“In 2016, we adopted the New York Declaration on Refugees and Migrants. At that time, amidst the refugee and migration crisis that affected Europe and other regions of the world, we all made the commitment to begin a process of consultations and negotiations which would lead to the adoption of a Global Compact for safe, organised, and legal migration.
The moment has now come that we have before us the result of this process, in the form of a framework of political cooperation. This framework, though legally non-binding, lays down our common principles and commitments with regard to migration, and calls for specific action. In this sense, it is not the end of the journey, but rather its beginning.
Our world is changing rapidly. Inequalities within and among countries are growing just as rapidly. In addition, the challenges that trigger migration flows continue to exist, be they related to an increase in the population, lack of education and job opportunities, extreme poverty and climate change, or the effects of wars and conflicts around the globe. At the same time, information travels with great speed, reaching larger and larger parts of the population on the planet.
These global challenges require global action. In our view, the Compact for Migration represents just that. It arms the international community with a package of agreed upon rules in order to:
-Facilitate our cooperation with regard to all aspects of migration, taking into consideration the reception capacity and the needs of national labour markets
-Facilitate integration of legal migrants
-Ensure the dignified return of individuals who are not entitled to international protection
-Face the deeper causes of irregular migration, and finally
-Combat the migrants illegal trafficking circuits
Acting in this way, we agree to protect the lives of migrants as an absolute priority, to safeguard their human rights, to act in a manner which will take into consideration the gender dimension and can be adjusted to meet the needs of children, and for us to respect the national sovereignty, national competence and the rule of law.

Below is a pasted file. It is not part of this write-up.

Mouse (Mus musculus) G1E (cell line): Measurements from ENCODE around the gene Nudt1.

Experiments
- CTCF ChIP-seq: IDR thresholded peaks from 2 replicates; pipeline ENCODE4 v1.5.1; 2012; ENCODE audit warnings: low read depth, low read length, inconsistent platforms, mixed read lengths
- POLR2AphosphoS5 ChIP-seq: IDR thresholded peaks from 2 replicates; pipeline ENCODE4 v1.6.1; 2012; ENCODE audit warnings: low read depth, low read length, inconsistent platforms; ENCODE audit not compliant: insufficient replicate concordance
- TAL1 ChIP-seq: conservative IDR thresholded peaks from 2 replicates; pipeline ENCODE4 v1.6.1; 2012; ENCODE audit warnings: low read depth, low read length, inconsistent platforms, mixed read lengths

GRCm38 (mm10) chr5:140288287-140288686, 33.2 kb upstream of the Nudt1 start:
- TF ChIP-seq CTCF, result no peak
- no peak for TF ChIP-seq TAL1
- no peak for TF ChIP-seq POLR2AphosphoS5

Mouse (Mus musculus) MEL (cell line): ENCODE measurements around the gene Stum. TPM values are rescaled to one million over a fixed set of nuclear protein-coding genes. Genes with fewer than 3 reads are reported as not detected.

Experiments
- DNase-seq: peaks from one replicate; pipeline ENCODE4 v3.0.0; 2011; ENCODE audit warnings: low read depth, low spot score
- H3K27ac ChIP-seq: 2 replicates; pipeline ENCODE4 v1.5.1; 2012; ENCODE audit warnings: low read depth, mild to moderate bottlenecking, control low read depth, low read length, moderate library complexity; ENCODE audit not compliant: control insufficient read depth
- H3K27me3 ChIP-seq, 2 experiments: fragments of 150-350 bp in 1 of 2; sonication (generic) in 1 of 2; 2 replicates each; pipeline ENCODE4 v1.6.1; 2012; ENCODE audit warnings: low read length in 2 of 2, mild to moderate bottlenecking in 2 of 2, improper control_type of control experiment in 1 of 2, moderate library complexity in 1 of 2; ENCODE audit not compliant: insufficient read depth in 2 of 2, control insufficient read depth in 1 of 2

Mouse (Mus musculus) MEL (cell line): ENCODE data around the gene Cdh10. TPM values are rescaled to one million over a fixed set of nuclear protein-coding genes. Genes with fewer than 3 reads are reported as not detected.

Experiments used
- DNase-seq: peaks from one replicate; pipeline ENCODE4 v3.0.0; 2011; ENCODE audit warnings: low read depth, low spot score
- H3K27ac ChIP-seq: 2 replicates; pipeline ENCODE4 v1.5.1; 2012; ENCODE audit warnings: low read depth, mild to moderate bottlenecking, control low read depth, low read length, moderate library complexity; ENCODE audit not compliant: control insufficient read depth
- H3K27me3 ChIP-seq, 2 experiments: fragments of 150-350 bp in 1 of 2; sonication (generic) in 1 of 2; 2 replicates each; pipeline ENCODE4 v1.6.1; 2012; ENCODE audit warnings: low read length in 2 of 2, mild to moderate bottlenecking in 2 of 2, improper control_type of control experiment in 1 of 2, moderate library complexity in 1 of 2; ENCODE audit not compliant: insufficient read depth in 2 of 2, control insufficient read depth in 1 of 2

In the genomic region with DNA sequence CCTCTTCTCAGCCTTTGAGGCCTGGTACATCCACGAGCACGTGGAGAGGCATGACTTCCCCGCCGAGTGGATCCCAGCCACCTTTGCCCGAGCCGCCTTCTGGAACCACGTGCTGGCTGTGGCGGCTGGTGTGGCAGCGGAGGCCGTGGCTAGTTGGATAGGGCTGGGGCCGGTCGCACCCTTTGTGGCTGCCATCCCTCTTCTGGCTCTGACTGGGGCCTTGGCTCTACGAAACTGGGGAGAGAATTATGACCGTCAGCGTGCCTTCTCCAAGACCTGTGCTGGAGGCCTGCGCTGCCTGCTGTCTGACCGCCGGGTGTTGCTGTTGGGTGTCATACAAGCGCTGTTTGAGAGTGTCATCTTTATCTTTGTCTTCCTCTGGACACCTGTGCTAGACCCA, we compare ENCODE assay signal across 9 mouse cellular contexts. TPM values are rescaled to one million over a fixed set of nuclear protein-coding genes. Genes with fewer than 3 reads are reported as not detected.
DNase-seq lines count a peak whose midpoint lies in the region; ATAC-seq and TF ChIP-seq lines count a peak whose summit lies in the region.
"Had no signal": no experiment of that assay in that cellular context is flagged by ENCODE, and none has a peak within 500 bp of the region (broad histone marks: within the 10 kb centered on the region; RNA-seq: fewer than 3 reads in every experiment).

My country has experienced migration on the part of its citizens, and it has also become a transit country for migrants who seek to reach other countries in the European Union.
In addition, Greece has been affected by very large and mixed flows of refugees and migrants since 2015. The Greek people, despite the challenges they faced, showed to the rest of the world how we should all embrace people who need solidarity.
Based on this experience, we believe it is necessary to comprehend the priorities, the expectations, and the concerns of the countries of origin, transit, and destination, if we are to take a step forward and provide effective solutions to the challenges we face.
It is our duty to overcome the diverging approaches that arose during the course of the negotiations, admitting that we have an obligation as well as a right to tackle this phenomenon on a national level. At the same time, we must admit that no country is able to effectively manage migration on its own. We require multilateral answers based on international law.
Being aware of this, my country participated in the process which led us here, today, with a genuine interest in helping to find common ground.
We believe that we have now reached a general agreement on the Global Compact for Migration which, through its goals and the proposed actions:
-reflects the aspirations of all UN Member-States in a fair, balanced, and comprehensive manner
-lays down the rights and obligations of both the countries of origin and reception as well as migrants themselves, and
-Acknowledges migration as an anthropocentric process which represents a challenge as well as an opportunity for growth at the same time.
I therefore confirm my country’s commitment to the process of building the Global Compact for Migration, as an effective political cooperation framework which does not infringe upon but, on the contrary, is created to support our efforts on a national and regional level, towards a secure and properly managed migration.
To achieve our objectives, we must shape an effective monitoring and evaluation mechanism that will avoid excessive bureaucratic and administrative burdens and bolster cooperation with all the relevant instruments.
Permit me to conclude by expressing my sincere hope that the political commitments we undertake today are transformed into specific works and actions for the benefit of everybody”.